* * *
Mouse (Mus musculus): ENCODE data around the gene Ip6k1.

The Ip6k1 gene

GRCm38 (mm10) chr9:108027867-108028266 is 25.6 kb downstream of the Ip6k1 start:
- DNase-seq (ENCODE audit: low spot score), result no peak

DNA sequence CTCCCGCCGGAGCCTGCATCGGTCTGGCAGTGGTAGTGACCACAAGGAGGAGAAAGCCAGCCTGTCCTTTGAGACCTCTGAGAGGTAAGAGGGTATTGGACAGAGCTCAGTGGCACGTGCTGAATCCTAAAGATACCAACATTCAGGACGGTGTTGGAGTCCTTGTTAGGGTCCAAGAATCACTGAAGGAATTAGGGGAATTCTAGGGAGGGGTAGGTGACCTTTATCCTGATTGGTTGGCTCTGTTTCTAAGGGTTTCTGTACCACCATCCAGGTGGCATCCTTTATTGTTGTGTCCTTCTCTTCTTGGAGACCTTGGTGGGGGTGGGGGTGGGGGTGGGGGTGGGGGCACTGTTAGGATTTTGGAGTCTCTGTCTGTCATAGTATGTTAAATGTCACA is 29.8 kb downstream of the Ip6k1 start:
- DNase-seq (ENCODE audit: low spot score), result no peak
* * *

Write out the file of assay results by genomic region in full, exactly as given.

Mouse (Mus musculus): ENCODE data around the gene Ip6k1.

The Ip6k1 gene

GRCm38 (mm10) chr9:108027867-108028266 is 25.6 kb downstream of the Ip6k1 start:
- DNase-seq (ENCODE audit: low spot score), result no peak

DNA sequence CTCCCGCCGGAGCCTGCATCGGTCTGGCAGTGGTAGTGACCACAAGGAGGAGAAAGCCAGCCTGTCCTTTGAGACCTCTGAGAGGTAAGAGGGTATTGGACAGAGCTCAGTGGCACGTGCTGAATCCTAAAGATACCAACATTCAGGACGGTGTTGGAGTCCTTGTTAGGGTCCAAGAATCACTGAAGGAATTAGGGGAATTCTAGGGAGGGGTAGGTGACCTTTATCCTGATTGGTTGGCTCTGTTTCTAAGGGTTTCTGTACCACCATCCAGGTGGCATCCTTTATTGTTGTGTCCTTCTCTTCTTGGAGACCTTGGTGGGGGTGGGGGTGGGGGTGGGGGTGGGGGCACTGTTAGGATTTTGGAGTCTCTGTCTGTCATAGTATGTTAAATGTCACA is 29.8 kb downstream of the Ip6k1 start:
- DNase-seq (ENCODE audit: low spot score), result no peak